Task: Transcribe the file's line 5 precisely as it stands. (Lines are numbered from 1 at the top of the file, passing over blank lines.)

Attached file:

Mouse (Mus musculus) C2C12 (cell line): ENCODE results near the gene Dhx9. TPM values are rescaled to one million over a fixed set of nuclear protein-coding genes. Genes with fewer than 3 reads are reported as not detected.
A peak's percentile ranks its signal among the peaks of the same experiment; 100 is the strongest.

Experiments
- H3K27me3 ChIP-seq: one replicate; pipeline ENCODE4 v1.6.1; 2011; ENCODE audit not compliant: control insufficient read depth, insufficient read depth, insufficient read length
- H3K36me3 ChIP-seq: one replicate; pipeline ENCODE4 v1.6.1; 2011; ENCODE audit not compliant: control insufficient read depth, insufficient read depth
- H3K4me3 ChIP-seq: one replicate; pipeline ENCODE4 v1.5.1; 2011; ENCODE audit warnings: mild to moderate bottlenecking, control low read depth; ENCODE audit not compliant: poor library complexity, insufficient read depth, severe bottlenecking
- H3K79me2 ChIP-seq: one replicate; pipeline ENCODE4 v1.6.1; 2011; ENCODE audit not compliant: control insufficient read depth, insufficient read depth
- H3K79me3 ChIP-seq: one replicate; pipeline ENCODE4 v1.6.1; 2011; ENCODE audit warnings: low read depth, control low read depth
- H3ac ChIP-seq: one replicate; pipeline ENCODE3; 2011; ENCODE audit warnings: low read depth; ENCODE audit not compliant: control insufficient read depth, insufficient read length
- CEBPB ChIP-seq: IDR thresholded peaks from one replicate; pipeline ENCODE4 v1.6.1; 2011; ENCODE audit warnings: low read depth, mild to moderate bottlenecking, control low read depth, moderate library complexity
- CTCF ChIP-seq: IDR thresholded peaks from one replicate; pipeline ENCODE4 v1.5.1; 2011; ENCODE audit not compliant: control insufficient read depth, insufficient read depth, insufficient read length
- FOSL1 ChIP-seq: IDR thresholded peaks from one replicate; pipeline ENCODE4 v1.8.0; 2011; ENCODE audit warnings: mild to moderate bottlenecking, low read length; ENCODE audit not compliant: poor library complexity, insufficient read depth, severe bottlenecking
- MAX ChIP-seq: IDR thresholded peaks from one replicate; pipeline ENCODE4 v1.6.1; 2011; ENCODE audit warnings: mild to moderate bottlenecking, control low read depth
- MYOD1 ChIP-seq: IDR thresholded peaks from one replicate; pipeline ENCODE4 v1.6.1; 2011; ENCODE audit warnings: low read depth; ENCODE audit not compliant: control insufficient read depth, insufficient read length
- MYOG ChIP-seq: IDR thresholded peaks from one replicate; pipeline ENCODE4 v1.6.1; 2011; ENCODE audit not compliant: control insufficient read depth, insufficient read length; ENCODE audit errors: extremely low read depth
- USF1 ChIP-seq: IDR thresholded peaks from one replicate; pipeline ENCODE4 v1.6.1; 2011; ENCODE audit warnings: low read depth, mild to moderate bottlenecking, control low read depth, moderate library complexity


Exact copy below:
- H3K36me3 ChIP-seq: one replicate; pipeline ENCODE4 v1.6.1; 2011; ENCODE audit not compliant: control insufficient read depth, insufficient read depth